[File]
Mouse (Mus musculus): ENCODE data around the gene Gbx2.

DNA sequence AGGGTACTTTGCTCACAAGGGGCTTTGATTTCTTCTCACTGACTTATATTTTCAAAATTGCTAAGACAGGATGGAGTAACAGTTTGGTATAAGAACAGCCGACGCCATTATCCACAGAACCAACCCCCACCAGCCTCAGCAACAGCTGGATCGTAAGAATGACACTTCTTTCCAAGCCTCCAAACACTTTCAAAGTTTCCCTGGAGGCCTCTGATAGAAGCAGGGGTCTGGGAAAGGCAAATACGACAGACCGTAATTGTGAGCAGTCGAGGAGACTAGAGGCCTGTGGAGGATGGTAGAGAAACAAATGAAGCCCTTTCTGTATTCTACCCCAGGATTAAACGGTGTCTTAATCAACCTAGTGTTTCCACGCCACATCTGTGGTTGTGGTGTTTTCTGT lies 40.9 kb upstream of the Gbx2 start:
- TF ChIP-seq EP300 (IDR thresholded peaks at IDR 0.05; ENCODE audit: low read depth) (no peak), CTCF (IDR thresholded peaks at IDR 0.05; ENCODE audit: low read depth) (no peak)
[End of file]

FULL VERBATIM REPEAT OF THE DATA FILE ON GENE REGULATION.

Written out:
Mouse (Mus musculus): ENCODE data around the gene Gbx2.

DNA sequence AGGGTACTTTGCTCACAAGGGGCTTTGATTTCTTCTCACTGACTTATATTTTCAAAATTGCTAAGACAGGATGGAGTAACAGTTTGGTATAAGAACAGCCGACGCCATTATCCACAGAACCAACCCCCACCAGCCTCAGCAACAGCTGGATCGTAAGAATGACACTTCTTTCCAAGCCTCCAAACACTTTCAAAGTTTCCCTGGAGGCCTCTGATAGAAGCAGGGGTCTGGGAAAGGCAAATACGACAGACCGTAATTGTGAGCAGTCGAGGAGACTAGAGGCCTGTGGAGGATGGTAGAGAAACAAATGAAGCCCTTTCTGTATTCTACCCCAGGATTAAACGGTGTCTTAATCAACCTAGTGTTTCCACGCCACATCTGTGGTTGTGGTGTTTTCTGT lies 40.9 kb upstream of the Gbx2 start:
- TF ChIP-seq EP300 (IDR thresholded peaks at IDR 0.05; ENCODE audit: low read depth) (no peak), CTCF (IDR thresholded peaks at IDR 0.05; ENCODE audit: low read depth) (no peak)